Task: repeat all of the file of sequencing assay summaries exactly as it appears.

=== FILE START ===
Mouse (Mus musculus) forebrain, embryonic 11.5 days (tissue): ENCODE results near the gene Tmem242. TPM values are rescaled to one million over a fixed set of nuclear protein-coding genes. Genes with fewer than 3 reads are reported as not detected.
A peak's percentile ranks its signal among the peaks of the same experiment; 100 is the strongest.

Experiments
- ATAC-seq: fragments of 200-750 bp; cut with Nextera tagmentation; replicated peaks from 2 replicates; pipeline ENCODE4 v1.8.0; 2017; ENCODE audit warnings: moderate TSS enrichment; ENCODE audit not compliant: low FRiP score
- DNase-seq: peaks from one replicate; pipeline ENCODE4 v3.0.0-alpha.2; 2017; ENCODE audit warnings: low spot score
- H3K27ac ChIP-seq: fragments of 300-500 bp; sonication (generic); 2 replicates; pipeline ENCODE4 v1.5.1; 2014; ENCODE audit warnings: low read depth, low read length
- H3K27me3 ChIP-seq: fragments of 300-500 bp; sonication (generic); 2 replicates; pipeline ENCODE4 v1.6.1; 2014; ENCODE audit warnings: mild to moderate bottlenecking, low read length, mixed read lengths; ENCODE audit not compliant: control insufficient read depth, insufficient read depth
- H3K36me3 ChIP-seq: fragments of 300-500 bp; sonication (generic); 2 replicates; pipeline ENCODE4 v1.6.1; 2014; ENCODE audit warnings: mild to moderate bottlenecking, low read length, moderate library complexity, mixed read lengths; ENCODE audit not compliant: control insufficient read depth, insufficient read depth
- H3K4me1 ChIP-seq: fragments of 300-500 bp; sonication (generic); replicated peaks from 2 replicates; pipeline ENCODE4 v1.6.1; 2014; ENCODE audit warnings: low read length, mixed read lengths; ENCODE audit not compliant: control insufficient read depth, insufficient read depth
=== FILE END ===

Mouse (Mus musculus) forebrain, embryonic 11.5 days (tissue): ENCODE results near the gene Tmem242. TPM values are rescaled to one million over a fixed set of nuclear protein-coding genes. Genes with fewer than 3 reads are reported as not detected.
A peak's percentile ranks its signal among the peaks of the same experiment; 100 is the strongest.

Experiments
- ATAC-seq: fragments of 200-750 bp; cut with Nextera tagmentation; replicated peaks from 2 replicates; pipeline ENCODE4 v1.8.0; 2017; ENCODE audit warnings: moderate TSS enrichment; ENCODE audit not compliant: low FRiP score
- DNase-seq: peaks from one replicate; pipeline ENCODE4 v3.0.0-alpha.2; 2017; ENCODE audit warnings: low spot score
- H3K27ac ChIP-seq: fragments of 300-500 bp; sonication (generic); 2 replicates; pipeline ENCODE4 v1.5.1; 2014; ENCODE audit warnings: low read depth, low read length
- H3K27me3 ChIP-seq: fragments of 300-500 bp; sonication (generic); 2 replicates; pipeline ENCODE4 v1.6.1; 2014; ENCODE audit warnings: mild to moderate bottlenecking, low read length, mixed read lengths; ENCODE audit not compliant: control insufficient read depth, insufficient read depth
- H3K36me3 ChIP-seq: fragments of 300-500 bp; sonication (generic); 2 replicates; pipeline ENCODE4 v1.6.1; 2014; ENCODE audit warnings: mild to moderate bottlenecking, low read length, moderate library complexity, mixed read lengths; ENCODE audit not compliant: control insufficient read depth, insufficient read depth
- H3K4me1 ChIP-seq: fragments of 300-500 bp; sonication (generic); replicated peaks from 2 replicates; pipeline ENCODE4 v1.6.1; 2014; ENCODE audit warnings: low read length, mixed read lengths; ENCODE audit not compliant: control insufficient read depth, insufficient read depth